Bahrain gets its name from its relationship with water.  ‘Two Seas’ in Arabic. The water surounding Bahrain’s coastline is so shallow that the inhabitants regularly ‘reclaim’ pieces of land, filling in the gaps between sand bars, as if winning back lost territory. The new Bahrain Financial Harbour of Manama is currently rising  from such reclaimed land.

Of course nature has always something to add as well. The sweet-water springs that bubble off-shore helped bring about 4000 years of settlement, proof’s of which can be seen in rich archaeological sites around the island. The springs also are responsible for  the most lustrous of pearls,from their trade Bahrain got it’s welth and helped build the island’s early fortunes.

Bahrain’s rough exterior takes time to appreciate but it’s worth the effort. From the excellent National Museum in Manama and the traditional houses of Muharraq to the extraordinary burial mounds at Sar, there are many fine sites to visit.

For more modern pearls, there’s the spectacular Bahrain World Trade Centre and King Fahd’s Causeway that connects the island with Saudi Arabia.

Bahrain is now an important offshore banking centre, a growing industrial and commercial hub and a major destination for international investment.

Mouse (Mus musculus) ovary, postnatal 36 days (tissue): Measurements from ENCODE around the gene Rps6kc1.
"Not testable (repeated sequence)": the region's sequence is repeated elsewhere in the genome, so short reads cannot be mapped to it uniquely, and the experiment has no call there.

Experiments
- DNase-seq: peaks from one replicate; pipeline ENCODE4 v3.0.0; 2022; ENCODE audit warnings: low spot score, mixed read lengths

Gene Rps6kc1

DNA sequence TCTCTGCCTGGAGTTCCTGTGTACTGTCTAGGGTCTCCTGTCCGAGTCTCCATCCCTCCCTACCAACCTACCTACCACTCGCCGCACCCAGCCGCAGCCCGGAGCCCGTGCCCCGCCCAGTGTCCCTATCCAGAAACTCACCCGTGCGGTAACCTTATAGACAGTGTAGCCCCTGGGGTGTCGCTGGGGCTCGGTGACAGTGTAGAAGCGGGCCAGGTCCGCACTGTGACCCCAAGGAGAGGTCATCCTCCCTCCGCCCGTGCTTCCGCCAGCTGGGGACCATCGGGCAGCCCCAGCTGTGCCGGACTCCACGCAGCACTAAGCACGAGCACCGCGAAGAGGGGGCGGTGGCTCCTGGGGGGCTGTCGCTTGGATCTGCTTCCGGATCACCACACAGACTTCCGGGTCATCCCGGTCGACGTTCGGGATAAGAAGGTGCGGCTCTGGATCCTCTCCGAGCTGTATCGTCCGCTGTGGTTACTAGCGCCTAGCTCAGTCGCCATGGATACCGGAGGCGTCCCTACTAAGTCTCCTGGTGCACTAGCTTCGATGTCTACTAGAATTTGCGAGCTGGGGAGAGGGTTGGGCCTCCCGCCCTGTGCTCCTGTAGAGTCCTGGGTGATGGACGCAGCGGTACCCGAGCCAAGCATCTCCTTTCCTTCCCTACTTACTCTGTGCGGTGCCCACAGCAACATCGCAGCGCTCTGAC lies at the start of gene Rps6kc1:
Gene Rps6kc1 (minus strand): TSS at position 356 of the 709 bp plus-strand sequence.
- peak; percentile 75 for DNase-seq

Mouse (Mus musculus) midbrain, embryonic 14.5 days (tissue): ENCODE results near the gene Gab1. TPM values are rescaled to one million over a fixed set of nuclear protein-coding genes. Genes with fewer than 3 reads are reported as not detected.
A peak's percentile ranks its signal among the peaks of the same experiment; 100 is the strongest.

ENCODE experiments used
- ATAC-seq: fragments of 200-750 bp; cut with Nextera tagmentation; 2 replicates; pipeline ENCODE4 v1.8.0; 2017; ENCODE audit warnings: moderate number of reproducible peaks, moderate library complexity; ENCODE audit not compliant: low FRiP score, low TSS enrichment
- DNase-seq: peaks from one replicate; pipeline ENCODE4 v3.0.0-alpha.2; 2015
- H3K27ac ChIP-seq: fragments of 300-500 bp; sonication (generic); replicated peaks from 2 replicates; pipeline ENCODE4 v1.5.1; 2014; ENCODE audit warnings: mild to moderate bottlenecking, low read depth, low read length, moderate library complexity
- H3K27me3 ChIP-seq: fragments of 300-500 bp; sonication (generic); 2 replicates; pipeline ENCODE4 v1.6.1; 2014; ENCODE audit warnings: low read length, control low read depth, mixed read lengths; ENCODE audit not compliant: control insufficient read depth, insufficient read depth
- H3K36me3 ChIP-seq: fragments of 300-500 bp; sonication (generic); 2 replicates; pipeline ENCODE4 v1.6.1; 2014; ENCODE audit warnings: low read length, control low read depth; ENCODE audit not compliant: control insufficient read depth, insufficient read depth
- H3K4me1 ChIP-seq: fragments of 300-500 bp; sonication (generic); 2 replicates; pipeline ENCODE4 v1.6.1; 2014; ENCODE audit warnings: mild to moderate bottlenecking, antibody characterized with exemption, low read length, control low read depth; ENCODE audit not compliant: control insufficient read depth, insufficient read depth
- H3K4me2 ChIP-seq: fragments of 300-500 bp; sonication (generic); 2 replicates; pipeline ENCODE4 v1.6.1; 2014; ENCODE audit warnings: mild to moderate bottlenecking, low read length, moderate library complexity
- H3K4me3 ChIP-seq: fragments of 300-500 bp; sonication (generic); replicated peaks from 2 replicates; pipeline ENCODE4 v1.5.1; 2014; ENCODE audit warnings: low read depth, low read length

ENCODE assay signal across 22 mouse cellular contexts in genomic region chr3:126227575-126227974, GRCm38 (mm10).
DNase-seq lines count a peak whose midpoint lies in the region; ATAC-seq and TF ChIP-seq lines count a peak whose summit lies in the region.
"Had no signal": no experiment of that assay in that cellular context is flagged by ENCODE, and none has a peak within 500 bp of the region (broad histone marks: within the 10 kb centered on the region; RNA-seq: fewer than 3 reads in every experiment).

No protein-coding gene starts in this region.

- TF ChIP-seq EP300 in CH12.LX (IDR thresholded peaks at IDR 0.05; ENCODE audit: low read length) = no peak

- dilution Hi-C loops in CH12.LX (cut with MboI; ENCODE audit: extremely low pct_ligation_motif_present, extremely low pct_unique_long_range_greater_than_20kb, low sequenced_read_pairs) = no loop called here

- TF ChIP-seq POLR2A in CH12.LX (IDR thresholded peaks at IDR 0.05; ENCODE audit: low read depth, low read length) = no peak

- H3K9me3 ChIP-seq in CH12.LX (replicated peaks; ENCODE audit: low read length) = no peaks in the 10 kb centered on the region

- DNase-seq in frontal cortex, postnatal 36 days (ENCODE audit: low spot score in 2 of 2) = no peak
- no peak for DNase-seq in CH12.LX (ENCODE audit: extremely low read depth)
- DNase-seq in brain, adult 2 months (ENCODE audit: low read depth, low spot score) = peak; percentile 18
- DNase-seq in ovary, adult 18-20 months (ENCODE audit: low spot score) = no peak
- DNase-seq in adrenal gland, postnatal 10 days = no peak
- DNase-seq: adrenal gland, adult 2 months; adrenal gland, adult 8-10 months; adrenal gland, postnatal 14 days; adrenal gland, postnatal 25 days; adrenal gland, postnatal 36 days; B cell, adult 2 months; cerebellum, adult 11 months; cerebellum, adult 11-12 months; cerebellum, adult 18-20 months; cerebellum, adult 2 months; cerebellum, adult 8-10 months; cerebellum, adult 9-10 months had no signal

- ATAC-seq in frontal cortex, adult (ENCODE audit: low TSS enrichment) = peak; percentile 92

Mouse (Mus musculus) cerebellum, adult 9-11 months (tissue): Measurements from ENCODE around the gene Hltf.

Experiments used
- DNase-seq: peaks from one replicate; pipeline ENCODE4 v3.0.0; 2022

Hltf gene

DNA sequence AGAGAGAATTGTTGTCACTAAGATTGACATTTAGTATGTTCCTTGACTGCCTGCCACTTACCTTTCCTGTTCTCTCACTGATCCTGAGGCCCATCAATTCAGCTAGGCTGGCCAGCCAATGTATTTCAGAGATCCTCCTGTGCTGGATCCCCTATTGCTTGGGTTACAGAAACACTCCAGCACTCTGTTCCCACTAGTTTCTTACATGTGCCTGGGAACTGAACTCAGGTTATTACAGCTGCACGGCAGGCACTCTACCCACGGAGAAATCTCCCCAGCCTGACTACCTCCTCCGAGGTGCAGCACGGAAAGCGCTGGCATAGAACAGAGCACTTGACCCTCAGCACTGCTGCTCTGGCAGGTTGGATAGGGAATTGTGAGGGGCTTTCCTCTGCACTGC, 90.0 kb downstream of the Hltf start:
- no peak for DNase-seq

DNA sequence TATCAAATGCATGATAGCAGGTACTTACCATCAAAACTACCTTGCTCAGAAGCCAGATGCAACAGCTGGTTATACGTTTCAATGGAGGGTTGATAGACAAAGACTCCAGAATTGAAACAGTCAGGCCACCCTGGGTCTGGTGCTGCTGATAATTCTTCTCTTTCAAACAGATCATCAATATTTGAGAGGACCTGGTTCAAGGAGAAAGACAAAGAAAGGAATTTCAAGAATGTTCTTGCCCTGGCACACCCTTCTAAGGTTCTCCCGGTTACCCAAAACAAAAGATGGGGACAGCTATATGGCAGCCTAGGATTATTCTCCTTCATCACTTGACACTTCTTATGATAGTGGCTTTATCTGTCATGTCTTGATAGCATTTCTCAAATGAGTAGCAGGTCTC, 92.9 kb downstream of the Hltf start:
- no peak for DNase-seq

Although my time there was very limited -a few days on my way to Asia or Australia- I had the time to appreciate what modern engineering and the human mind are capable of doing. While I spent most of my time in Manama, I still had the chance to take a quick tour around the island. The best time to visit is November to March, avoiding Ramadan and Eid holidays, when  Saudi tourists can make it hard to find a room.

Bahrain is a different experience for people that can handle the luxurious living in comparison with the Middle East stereotypes, a real challenge that Bahrain manages to keep and is worth exploring.

PS. Many thanks to my always reliable source of information, my Lonely Planet travel guide, as some of the information above comes from there as well as all the pictures that you see.

Leave a Reply

Your email address will not be published. Required fields are marked *